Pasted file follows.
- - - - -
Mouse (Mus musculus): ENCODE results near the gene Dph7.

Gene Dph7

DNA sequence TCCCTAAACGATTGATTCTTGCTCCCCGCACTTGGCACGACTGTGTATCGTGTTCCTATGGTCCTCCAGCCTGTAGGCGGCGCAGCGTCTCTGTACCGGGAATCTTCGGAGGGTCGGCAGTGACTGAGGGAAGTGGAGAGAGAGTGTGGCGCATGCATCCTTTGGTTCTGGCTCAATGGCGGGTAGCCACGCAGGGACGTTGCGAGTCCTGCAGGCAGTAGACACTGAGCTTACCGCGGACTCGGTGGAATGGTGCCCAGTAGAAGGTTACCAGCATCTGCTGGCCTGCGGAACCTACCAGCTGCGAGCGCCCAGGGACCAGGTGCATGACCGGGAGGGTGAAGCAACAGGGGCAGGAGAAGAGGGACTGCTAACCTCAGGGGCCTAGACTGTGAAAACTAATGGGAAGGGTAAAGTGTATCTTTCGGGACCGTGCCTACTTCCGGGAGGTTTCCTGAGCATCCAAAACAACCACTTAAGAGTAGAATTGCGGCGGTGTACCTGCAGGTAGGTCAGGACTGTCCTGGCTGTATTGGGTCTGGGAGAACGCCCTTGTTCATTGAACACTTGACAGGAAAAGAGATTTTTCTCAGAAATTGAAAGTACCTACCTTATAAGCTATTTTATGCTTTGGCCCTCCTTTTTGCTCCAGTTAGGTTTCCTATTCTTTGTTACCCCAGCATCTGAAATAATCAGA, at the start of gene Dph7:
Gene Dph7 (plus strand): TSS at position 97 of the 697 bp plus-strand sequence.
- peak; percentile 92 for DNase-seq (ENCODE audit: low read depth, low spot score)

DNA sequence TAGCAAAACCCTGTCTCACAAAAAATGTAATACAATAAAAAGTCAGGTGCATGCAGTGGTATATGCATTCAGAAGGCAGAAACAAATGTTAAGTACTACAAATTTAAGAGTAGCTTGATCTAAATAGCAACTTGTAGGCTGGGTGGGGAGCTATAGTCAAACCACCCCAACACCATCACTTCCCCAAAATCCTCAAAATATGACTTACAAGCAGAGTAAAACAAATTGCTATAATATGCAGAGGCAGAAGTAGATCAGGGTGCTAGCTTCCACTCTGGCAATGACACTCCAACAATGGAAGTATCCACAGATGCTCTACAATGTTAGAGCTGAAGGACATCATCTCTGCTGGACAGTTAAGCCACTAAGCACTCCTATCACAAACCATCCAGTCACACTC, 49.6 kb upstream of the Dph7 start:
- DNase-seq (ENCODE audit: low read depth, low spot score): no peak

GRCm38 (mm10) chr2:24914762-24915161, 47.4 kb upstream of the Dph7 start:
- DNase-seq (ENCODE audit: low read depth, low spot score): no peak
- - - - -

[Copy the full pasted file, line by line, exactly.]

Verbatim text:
Mouse (Mus musculus): ENCODE results near the gene Dph7.

Gene Dph7

DNA sequence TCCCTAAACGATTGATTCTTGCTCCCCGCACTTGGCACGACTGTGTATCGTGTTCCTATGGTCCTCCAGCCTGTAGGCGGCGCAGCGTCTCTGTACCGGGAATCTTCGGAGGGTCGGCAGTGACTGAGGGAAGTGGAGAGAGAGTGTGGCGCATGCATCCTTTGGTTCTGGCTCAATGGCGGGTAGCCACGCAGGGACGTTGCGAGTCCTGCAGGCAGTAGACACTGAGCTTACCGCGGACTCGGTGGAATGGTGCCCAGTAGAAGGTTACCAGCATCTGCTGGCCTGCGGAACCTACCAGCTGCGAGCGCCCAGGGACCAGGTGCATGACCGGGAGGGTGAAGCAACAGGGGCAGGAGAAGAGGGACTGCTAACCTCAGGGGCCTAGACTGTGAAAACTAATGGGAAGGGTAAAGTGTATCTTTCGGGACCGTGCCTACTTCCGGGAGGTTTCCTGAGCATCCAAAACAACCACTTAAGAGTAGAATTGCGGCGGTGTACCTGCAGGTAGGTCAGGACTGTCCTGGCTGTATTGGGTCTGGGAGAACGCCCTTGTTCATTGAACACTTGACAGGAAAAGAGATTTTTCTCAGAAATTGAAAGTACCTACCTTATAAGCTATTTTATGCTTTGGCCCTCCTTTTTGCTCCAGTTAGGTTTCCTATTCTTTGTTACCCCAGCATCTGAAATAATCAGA, at the start of gene Dph7:
Gene Dph7 (plus strand): TSS at position 97 of the 697 bp plus-strand sequence.
- peak; percentile 92 for DNase-seq (ENCODE audit: low read depth, low spot score)

DNA sequence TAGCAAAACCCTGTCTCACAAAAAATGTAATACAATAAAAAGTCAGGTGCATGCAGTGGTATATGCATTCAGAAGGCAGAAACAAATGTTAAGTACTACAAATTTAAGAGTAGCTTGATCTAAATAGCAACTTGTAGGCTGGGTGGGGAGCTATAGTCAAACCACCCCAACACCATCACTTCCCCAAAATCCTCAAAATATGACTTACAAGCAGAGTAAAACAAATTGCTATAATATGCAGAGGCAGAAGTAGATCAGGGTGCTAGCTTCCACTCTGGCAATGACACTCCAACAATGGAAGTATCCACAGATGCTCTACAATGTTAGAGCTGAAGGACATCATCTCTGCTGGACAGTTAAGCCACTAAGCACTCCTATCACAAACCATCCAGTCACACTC, 49.6 kb upstream of the Dph7 start:
- DNase-seq (ENCODE audit: low read depth, low spot score): no peak

GRCm38 (mm10) chr2:24914762-24915161, 47.4 kb upstream of the Dph7 start:
- DNase-seq (ENCODE audit: low read depth, low spot score): no peak